While that all sounds really nice, I might remind our readers that the CBO claimed Obamacare would reduce deficit. Now, three years later we find that the CBO was a tad off.
Obamacare will cost $6.2 trillion!
Then: In his September 9, 2009, speech to a joint session of Congress, President Obama declared, “I will not sign a plan that adds one dime to our deficits—either now or in the future.”
Now: Over the next 75 years, the Affordable Care Act—Obamacare—will add an estimated $6.2 trillion to the primary deficit under the most realistic outlook on federal spending, according to a new report by the Government Accountability Office (GAO), the nonpartisan fiscal watchdog of Congress. The primary deficit, as noted by the GAO, is the difference between federal revenues and non-interest spending.
Senator Jeff Sessions (R–AL), who commissioned the study, released its findings this morning at a Senate Budget Committee hearing. The GAO report examines the long-term impact of Obamacare on the nation’s fiscal health.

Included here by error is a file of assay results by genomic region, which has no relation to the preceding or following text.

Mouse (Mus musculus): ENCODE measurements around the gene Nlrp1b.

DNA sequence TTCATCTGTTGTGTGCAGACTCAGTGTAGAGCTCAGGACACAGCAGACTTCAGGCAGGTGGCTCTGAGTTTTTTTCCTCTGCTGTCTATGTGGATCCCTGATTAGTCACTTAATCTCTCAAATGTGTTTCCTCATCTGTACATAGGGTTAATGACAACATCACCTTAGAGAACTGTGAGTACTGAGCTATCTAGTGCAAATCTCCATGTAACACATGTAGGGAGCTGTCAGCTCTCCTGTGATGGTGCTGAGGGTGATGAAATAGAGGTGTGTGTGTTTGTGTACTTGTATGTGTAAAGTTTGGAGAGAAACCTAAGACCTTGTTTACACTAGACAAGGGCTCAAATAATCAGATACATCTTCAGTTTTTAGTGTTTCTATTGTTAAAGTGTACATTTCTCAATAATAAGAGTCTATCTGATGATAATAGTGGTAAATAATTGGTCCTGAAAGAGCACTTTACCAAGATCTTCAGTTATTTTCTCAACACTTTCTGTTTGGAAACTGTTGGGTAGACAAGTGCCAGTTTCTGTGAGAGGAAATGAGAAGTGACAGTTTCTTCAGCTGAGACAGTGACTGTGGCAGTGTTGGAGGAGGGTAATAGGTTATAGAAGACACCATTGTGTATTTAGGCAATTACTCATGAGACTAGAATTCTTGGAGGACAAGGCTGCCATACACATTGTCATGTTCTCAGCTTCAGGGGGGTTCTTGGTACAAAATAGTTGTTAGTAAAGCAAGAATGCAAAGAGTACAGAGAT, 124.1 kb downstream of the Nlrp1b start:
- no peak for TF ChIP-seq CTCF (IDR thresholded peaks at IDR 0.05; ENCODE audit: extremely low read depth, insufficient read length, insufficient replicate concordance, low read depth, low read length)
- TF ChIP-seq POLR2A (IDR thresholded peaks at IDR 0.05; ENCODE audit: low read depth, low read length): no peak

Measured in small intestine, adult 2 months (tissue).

Projections of spending and deficits and debt, as the GAO analysts observe, are often calculated under the “Baseline Extended Simulation,” which assumes that current law will “continue unchanged.” These projections can also be calculated under an “Alternative Simulation,” which assumes “historical trends and policy preferences continue.” Different assumptions lead to very different results.
The GAO found that under the baseline simulation the deficit problem shrinks but is not solved. Under the alternative simulation over 75 years, the GAO found the “primary deficit” would increase by 0.7 percent of gross domestic product (GDP) (Figure 5, p. 19) because of Obamacare. Translating that 75-year percentage estimate into today’s dollar amount, as Senator Sessions pointed out, would be $6.2 trillion over the next 75 years.
- CBO Issues Report On Immigration Reform Bill (elephantnewsgop.com)
- Obamacare 2023: 31 Million Uninsured, $1.8 Trillion in Taxpayer Dollars Spent (heritage.org)
- Gang of Eight: Immigration reform bill won’t add to the nation’s deficit (thehill.com)